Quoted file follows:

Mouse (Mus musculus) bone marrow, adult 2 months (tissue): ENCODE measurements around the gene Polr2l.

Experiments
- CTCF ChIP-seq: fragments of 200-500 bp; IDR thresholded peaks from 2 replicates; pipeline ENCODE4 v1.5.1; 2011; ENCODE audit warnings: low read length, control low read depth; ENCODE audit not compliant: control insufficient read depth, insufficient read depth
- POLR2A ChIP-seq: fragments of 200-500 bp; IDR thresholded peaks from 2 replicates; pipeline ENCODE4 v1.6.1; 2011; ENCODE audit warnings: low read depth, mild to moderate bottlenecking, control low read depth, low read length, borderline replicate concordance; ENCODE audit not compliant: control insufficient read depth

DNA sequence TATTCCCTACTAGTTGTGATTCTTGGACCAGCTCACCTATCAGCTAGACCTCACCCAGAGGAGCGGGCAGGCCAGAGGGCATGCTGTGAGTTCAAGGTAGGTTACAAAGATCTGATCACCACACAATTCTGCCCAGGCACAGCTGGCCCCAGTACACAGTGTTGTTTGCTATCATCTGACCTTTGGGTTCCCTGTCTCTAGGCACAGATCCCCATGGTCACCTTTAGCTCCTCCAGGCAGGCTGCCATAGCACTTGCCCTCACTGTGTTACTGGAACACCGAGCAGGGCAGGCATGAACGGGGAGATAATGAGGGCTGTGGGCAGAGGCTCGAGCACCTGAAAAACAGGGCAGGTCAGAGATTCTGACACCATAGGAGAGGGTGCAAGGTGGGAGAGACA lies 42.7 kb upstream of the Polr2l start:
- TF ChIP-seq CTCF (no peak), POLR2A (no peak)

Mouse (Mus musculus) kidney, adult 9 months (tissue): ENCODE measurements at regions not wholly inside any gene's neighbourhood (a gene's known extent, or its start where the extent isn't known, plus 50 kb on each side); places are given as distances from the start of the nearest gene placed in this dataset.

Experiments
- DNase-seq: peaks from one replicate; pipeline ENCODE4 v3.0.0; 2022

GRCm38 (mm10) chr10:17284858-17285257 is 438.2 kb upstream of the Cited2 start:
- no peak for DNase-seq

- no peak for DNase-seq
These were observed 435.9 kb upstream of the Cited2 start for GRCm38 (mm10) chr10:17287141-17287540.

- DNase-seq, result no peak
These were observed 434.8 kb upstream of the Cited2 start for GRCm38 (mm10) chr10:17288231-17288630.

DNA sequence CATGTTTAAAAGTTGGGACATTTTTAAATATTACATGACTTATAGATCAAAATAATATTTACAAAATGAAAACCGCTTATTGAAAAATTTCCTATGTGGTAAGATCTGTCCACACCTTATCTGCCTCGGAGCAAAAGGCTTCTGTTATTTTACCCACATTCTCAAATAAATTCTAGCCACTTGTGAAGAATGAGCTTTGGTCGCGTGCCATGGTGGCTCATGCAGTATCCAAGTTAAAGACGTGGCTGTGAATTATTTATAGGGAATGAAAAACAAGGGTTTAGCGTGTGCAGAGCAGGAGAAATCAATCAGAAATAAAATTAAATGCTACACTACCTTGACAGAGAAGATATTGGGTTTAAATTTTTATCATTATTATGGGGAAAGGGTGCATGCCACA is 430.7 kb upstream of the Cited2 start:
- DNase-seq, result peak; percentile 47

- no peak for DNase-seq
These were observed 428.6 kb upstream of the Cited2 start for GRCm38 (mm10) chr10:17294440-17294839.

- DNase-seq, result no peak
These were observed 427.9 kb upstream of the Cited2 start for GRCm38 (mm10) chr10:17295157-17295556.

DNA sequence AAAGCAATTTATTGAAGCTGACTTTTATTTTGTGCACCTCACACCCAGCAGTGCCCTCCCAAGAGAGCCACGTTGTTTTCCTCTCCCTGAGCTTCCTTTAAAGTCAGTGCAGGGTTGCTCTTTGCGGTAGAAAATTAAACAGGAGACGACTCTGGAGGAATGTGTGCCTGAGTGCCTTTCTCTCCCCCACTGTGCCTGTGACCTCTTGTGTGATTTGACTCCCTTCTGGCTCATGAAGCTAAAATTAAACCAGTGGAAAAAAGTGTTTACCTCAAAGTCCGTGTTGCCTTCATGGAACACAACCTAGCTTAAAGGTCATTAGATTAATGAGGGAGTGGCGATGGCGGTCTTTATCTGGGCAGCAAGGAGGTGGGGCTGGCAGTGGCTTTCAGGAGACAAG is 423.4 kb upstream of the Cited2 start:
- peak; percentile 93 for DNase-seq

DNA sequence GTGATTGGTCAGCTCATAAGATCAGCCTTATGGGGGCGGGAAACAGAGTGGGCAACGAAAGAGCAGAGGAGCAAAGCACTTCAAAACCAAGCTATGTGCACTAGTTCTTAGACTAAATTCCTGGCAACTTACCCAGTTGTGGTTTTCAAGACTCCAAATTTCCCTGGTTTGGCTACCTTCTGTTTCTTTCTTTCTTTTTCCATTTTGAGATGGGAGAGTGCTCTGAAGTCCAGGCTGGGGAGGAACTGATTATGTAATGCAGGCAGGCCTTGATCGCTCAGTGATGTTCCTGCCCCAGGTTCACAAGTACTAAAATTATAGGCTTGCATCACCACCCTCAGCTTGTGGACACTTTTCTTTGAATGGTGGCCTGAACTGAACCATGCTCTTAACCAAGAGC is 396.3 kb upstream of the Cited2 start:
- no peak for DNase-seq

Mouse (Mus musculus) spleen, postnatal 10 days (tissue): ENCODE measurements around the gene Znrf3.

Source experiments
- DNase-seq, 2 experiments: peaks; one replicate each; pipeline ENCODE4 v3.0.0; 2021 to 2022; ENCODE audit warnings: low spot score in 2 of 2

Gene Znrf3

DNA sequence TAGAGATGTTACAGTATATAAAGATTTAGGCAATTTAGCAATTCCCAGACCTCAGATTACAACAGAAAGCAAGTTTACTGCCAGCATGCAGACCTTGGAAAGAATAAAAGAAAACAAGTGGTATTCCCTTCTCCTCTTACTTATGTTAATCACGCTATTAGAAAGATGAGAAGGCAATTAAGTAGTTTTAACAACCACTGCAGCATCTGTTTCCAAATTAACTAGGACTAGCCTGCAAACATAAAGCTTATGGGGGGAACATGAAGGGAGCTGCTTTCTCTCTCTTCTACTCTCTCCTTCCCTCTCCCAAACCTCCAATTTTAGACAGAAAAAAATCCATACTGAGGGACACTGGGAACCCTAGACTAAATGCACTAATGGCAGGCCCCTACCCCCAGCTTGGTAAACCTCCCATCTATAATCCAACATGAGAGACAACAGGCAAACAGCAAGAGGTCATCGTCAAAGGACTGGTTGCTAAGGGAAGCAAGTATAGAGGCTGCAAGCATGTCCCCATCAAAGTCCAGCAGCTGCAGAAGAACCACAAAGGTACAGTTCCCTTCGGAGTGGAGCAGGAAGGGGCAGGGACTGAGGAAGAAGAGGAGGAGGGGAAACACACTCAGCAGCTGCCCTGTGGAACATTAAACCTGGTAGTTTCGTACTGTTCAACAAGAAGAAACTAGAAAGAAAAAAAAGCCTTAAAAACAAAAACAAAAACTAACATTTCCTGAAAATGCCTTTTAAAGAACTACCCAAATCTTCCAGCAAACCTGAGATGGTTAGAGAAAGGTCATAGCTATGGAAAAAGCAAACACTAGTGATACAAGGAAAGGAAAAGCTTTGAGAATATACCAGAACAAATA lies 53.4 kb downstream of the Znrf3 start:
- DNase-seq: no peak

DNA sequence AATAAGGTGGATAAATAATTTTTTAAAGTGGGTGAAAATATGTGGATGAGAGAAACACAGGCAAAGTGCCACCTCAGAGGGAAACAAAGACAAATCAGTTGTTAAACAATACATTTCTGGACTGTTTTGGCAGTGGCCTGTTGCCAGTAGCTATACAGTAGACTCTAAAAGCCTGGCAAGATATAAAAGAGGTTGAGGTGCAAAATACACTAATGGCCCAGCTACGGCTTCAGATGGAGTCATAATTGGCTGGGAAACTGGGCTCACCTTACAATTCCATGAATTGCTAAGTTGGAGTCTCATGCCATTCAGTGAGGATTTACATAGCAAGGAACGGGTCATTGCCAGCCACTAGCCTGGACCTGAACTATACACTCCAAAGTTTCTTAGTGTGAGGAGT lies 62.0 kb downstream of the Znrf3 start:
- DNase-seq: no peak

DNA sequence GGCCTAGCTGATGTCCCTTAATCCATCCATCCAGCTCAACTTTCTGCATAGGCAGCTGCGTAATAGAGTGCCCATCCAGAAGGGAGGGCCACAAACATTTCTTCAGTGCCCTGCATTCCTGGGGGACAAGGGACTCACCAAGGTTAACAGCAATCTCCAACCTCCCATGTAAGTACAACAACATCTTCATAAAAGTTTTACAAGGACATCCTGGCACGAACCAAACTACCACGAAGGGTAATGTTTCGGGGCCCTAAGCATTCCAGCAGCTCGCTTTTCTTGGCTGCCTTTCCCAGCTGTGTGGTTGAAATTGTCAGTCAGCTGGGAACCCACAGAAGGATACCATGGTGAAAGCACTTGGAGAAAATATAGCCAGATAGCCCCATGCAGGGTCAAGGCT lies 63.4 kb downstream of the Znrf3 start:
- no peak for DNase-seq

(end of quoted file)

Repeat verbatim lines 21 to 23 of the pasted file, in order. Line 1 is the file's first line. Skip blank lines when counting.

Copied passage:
These were observed 427.9 kb upstream of the Cited2 start for GRCm38 (mm10) chr10:17295157-17295556.

DNA sequence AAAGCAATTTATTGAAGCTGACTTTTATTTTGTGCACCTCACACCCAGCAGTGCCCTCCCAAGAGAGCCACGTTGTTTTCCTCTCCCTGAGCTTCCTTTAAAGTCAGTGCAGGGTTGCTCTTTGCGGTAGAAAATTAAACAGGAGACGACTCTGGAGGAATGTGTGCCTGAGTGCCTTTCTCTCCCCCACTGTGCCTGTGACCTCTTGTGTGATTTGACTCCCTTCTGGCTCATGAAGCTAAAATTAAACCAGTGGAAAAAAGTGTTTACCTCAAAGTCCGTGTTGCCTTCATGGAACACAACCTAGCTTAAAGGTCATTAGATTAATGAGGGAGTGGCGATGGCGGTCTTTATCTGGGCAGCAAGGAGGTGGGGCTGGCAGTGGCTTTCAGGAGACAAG is 423.4 kb upstream of the Cited2 start:
- peak; percentile 93 for DNase-seq